Percutaneous cerclage wiring followed by intramedullary nailing for subtrochanteric femoral fractures: a technical note with clinical results
Although intramedullary nailing is an ideal treatment for subtrochanteric femoral fractures, it is technically challenging in fractures extending into the nail entry area and/or involving the lesser trochanter. Although the application of circumferential wire may facilitate reduction in these situations, its use remains controversial due to possible blood supply disturbances to underlying bone. In the present study, we evaluated complex subtrochanteric fractures treated by percutaneous cerclage wiring followed by intramedullary (IM) nailing for anatomical fracture reduction and union.
Twelve patients (mean age 48.3 years) with an unstable subtrochanteric fracture were prospectively treated. Indications of percutaneous cerclage wiring followed by IM nailing were a fracture extending proximally into the nail entry area deemed difficult to treat by anatomical reconstruction by IM nailing or a fracture with long oblique or spiral component. One or two cerclage wires were percutaneously applied for the temporary reduction of main fragments, and then, a cephalo-medullary or a reconstruction nail was fixed. We assessed radiologic results (union time, alignment), functional results, and complications.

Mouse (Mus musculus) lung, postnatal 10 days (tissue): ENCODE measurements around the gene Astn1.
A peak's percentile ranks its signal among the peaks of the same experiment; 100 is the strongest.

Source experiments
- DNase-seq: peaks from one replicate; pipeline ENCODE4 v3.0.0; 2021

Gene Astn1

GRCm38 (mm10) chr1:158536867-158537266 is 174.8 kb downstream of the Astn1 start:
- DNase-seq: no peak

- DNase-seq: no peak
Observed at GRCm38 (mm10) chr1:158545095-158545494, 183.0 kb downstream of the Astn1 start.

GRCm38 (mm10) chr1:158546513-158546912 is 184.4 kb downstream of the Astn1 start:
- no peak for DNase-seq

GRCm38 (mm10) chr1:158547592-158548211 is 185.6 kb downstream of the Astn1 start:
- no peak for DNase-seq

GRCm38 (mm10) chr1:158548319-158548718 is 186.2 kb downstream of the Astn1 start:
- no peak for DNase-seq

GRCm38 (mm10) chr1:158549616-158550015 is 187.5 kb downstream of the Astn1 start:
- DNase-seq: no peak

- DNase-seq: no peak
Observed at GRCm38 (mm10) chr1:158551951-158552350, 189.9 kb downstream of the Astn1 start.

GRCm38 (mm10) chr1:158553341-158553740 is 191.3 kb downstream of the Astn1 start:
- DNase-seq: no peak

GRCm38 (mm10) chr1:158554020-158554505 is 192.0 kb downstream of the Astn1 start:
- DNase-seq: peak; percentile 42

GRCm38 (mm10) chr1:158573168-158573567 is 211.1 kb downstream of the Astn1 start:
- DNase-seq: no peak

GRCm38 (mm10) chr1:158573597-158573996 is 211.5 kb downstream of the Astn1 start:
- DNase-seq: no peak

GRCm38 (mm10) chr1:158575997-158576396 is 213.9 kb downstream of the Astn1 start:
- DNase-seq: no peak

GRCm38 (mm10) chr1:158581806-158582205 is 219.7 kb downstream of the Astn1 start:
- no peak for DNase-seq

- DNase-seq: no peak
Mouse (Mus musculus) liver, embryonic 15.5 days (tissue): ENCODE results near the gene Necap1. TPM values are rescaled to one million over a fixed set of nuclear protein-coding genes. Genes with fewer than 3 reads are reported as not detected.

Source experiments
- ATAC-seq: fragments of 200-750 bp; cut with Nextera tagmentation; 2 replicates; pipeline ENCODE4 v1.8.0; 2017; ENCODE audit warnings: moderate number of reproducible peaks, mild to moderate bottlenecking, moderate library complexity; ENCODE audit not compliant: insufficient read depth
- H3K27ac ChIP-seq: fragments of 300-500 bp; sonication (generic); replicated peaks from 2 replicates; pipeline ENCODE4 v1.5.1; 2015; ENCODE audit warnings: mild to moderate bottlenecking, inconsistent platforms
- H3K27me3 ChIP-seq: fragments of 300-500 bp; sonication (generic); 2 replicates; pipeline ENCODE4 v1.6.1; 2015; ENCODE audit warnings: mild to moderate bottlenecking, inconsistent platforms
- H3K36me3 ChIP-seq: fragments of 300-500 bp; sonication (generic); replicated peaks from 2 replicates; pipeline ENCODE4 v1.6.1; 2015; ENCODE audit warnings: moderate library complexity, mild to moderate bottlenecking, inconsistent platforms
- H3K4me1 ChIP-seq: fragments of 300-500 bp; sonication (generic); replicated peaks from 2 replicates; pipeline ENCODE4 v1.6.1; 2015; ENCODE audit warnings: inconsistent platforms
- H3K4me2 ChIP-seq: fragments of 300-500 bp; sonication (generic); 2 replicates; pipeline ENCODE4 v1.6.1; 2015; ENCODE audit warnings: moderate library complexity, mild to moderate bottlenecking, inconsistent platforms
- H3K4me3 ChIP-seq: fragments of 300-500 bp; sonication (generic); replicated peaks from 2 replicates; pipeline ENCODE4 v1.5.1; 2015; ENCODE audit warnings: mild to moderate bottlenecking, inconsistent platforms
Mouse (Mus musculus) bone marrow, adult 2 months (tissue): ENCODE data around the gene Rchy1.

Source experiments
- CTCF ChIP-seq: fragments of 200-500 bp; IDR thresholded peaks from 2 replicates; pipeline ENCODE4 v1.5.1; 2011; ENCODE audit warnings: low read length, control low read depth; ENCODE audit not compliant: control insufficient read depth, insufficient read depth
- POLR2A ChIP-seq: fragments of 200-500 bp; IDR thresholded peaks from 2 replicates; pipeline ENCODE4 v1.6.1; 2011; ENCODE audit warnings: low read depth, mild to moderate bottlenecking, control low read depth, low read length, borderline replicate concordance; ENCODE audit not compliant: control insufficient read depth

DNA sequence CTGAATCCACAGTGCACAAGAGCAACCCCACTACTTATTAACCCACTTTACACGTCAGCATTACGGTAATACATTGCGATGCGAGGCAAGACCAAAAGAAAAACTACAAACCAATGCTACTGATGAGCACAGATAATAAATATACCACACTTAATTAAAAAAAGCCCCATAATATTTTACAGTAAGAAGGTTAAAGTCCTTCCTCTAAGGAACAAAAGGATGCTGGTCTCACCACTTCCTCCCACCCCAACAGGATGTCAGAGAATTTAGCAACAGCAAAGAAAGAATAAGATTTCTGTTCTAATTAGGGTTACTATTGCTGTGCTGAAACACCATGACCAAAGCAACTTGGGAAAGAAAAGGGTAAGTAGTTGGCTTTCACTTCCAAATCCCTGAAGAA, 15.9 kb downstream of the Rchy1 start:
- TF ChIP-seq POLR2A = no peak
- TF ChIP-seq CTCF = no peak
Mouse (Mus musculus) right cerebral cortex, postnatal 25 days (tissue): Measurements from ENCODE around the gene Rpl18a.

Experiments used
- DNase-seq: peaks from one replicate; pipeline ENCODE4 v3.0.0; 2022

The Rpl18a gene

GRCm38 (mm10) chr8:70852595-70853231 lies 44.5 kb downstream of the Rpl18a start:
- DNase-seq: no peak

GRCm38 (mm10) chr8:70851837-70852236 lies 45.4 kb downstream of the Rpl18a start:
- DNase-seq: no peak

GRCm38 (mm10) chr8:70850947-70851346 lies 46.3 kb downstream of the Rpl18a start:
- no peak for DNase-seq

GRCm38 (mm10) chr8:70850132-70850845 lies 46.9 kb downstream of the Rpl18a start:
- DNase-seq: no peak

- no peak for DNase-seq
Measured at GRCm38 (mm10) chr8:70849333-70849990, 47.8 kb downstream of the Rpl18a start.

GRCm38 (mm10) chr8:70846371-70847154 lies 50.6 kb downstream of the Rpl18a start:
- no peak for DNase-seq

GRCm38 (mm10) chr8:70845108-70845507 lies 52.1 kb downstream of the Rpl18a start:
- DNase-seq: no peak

All 12 cases healed, without a bone graft, at an average of 19.1 weeks after surgery (range 16–24). In 11 cases, acceptable alignment was achieved (mean, valgus 0.3° extension 0.6°) with minimal leg-length discrepancy; the other exhibited 1 cm of shortening. All patients were able to return to pre-injury activity levels, and median Merle d’Aubigne score was 16.9 (15–18). No infection or implant-related complication was encountered to latest follow-up (minimum 12 months postoperatively).
Temporary reduction by percutaneous wiring offers a means of satisfactory nailing in difficult subtrochanteric femoral fractures, and affords anatomical reconstruction and favorable bony union.
KeywordsSubtrochanteric femoral fractures Percutaneous wiring Intramedullary nailing
Conflict of interest
All authors have certified that they have no commercial associations (e.g., consultancies, stock ownership, equity interest, patent/licensing arrangements, etc.) that might pose a conflict of interest in connection with this article.
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